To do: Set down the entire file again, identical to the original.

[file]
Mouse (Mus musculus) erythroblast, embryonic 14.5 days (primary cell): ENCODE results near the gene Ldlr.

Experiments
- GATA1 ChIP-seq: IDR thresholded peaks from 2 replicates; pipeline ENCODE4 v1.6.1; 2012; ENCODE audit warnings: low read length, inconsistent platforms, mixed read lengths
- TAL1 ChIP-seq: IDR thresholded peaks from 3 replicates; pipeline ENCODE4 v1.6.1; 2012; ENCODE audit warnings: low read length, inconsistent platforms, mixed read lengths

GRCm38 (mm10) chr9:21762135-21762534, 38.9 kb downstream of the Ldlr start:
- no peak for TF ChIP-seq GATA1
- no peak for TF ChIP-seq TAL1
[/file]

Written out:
Mouse (Mus musculus) erythroblast, embryonic 14.5 days (primary cell): ENCODE results near the gene Ldlr.

Experiments
- GATA1 ChIP-seq: IDR thresholded peaks from 2 replicates; pipeline ENCODE4 v1.6.1; 2012; ENCODE audit warnings: low read length, inconsistent platforms, mixed read lengths
- TAL1 ChIP-seq: IDR thresholded peaks from 3 replicates; pipeline ENCODE4 v1.6.1; 2012; ENCODE audit warnings: low read length, inconsistent platforms, mixed read lengths

GRCm38 (mm10) chr9:21762135-21762534, 38.9 kb downstream of the Ldlr start:
- no peak for TF ChIP-seq GATA1
- no peak for TF ChIP-seq TAL1